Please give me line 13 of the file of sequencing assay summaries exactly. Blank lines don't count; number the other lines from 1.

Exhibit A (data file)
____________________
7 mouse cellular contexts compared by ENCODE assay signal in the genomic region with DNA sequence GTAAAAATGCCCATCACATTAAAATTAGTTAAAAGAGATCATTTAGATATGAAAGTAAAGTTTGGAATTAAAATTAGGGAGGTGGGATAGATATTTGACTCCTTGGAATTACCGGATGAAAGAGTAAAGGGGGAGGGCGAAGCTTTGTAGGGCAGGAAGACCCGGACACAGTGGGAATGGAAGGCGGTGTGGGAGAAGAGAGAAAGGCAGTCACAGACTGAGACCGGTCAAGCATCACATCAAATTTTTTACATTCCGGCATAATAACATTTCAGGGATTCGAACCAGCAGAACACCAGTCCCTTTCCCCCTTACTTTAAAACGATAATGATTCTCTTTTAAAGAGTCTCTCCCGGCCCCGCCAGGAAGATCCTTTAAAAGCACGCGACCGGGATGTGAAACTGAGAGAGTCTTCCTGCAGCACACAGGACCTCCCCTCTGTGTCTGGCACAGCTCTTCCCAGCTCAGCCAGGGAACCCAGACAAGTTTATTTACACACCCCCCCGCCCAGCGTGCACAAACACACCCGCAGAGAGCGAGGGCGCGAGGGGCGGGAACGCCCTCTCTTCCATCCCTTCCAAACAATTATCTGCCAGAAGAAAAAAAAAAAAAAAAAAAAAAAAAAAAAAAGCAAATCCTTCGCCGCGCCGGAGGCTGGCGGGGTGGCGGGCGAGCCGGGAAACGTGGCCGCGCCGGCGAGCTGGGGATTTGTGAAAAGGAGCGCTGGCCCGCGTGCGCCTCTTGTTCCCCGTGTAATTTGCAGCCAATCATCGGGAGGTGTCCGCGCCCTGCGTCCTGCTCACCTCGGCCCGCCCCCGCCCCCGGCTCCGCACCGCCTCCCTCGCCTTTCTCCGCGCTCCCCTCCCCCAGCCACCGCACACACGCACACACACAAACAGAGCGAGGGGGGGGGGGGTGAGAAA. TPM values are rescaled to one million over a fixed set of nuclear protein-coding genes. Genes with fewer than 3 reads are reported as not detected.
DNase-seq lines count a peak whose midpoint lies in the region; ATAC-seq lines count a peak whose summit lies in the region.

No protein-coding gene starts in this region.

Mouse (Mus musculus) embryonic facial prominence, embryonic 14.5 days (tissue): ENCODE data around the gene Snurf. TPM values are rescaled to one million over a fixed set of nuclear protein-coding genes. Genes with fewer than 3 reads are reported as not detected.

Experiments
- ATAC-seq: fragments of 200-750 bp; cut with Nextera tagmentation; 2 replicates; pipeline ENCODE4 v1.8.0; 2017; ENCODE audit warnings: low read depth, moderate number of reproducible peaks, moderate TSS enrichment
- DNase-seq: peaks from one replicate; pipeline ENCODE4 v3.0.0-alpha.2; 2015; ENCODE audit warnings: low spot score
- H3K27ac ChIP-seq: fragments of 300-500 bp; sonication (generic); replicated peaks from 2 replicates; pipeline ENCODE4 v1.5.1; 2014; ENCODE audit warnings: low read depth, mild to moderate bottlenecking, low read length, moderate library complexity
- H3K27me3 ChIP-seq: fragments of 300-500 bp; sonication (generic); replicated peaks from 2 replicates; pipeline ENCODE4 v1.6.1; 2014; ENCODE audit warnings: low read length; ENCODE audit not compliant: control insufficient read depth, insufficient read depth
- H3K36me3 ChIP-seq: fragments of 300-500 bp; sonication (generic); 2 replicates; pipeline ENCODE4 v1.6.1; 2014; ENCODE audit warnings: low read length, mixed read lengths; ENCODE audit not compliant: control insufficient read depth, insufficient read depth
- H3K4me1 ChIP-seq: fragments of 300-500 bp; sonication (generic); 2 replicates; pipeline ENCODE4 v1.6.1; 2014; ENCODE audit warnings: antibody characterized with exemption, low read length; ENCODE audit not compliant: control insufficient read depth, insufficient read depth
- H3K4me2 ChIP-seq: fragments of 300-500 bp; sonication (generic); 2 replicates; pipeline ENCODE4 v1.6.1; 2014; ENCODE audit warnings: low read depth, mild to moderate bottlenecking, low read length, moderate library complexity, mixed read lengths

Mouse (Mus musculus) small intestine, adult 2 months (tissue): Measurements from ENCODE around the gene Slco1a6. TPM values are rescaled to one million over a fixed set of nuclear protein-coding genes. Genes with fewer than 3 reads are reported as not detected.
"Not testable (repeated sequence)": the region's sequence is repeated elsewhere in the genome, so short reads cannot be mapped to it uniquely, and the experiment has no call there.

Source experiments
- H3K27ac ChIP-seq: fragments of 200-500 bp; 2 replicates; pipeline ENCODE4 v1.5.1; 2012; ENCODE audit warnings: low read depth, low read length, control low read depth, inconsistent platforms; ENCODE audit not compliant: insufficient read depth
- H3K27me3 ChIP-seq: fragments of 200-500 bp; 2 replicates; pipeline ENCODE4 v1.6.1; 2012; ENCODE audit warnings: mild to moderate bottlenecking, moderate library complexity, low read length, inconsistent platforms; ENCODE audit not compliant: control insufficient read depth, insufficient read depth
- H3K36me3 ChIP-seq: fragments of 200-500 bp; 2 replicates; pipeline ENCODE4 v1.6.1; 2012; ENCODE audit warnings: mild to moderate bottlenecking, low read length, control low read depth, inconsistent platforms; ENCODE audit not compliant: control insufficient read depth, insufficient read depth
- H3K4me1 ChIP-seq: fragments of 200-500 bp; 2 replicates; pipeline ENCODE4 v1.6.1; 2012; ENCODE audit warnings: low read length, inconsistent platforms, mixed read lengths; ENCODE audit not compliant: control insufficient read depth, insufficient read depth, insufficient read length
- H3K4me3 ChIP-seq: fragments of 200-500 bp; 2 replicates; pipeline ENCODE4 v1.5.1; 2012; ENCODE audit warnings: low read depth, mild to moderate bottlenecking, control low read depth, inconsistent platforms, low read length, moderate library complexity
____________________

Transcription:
Mouse (Mus musculus) small intestine, adult 2 months (tissue): Measurements from ENCODE around the gene Slco1a6. TPM values are rescaled to one million over a fixed set of nuclear protein-coding genes. Genes with fewer than 3 reads are reported as not detected.